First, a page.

Flexible Instruction Day: A Big Hit?

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Will flexible instruction days become the norm with the CoVid-19 virus closing schools and non-essential businesses?

Mallory Grucza, Reporter

Editor’s note: This article was finalized on March 12, prior to the Governor’s announcement that Pennsylvania schools would be closed due to the COVID-19 outbreak.

        Students experienced a different school experience on March 13: the Flexible Instructional Day. Both students and teachers went to school, but they were in the comfort of their own homes. The FID was a way to make up for the February 27 snow day without actually coming to school, but it also served as a practice for what the school district would have to do in case the coronavirus came to the area. 

     The school district is the only one in Erie County that opted to have approval for FIDs in the 2019-2020 school year. According to a statement on the district’s website, the PA Department of Education approved the school district to utilize up to five Flexible Instructional Days per year. It almost seems like a privilege to have FIDs, but some students don’t think it’s a great idea.

     Prior to the Flexible Instructional Day, students had mixed feelings about the idea of having a school day at home. Some students like the idea of having a FID, especially because they can stay at home. Freshman Sam Cain said, “I think it is a great opportunity to test the new program, and this option is better than going to school for a missed day.” On the contrary, some students feel like tech FID is not a good idea because they might not get their work done since they are not at school.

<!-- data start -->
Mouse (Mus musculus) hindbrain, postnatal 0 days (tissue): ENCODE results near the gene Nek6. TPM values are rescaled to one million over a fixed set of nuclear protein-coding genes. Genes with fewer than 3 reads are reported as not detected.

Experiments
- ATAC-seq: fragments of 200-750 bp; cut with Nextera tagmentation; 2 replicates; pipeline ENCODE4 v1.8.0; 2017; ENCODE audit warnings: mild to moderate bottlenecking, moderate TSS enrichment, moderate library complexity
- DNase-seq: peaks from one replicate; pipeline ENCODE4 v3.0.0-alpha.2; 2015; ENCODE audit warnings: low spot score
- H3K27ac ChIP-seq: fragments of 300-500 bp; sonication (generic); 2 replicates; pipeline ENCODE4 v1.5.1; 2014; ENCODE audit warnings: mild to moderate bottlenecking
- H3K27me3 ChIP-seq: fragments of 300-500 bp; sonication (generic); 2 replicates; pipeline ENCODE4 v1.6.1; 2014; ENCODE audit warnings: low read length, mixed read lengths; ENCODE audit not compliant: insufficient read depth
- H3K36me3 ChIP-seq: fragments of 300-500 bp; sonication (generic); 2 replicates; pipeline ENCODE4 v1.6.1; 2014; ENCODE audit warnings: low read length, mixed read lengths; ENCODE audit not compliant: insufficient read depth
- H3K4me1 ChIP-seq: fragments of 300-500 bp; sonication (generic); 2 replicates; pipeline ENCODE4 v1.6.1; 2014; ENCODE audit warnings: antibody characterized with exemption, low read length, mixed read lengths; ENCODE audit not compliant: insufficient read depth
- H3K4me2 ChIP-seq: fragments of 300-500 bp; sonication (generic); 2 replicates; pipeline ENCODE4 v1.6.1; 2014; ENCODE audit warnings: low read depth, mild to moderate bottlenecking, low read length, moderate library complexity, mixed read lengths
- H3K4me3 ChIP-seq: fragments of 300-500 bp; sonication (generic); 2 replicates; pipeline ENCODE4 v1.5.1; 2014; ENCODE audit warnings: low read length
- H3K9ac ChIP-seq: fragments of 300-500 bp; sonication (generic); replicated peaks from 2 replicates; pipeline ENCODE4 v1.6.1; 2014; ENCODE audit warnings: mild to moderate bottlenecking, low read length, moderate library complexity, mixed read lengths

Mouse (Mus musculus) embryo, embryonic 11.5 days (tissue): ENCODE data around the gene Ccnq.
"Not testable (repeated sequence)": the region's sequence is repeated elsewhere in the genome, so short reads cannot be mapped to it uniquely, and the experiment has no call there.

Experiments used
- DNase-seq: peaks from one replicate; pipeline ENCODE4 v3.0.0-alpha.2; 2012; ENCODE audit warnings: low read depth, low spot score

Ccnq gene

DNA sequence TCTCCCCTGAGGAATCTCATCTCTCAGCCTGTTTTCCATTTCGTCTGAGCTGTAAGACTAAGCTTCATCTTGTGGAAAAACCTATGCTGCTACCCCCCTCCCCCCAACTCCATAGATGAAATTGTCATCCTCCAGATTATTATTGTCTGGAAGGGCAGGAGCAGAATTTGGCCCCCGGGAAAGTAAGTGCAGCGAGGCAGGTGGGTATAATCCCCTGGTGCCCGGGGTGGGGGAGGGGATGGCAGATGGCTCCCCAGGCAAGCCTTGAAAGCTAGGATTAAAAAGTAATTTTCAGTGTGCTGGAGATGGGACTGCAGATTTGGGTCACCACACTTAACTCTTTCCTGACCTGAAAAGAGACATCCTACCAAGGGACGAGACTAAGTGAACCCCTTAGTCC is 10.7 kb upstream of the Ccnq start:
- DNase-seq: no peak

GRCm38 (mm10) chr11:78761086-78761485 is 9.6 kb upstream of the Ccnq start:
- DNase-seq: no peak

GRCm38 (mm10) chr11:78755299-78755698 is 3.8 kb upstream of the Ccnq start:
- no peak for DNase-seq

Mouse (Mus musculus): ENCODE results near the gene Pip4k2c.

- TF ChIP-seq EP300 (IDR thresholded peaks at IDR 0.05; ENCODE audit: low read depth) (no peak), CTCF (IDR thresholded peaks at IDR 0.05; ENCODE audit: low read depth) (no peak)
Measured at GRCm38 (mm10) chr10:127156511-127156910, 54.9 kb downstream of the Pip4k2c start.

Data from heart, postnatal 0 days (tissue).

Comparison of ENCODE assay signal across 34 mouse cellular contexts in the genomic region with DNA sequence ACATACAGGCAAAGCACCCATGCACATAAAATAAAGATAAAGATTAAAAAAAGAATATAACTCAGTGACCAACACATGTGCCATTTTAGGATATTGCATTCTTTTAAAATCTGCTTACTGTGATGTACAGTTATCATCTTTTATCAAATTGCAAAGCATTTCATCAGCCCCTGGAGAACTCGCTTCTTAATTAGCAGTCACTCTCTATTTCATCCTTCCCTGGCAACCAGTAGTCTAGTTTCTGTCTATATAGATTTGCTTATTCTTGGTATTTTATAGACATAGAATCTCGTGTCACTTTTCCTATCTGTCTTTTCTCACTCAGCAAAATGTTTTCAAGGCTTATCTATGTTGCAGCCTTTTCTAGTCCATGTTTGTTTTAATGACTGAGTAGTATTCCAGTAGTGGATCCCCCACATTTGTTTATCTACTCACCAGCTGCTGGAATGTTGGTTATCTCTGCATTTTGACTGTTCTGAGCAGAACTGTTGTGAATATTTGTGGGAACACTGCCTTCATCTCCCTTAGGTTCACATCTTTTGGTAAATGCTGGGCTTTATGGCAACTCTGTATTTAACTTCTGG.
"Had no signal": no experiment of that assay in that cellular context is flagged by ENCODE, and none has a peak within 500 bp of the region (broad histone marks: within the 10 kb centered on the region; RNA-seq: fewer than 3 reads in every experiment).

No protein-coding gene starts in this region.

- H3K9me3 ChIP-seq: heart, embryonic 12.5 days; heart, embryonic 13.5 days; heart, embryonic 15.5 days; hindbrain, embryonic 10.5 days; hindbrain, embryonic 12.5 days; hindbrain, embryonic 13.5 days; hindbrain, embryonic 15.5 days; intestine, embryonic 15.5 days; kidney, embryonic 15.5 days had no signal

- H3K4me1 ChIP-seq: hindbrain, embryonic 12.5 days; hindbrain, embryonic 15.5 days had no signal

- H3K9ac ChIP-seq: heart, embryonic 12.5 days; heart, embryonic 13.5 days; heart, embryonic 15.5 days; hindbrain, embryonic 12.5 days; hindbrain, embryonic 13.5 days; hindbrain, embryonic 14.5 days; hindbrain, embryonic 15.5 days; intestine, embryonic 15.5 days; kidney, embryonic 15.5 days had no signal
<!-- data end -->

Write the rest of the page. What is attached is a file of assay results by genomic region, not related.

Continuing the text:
To freshman Abbie Greenleaf, the FID “is not a good idea because not many people will want to wake up and do school work from home. I feel like we should come to school instead of making up a snow day or just do all of the work the day before so we can still have a day off.” It is inevitable that new ideas will not please everyone, but the main goal was for the school district to make a plan in case the coronavirus spreads to the area. 

     The coronavirus has been spreading rapidly and is already in Pennsylvania, but there is no way to tell if or when it could reach the area. The Center for Disease Control has asked that schools prepare, plan, and practice in the event the coronavirus pandemic shuts down schools. It was very important for the first FID to go well, because in the event the coronavirus comes to Erie County, most schools would have to be shut down. If worse comes to worse, all General McLane students could possibly have to stay in school until June 30.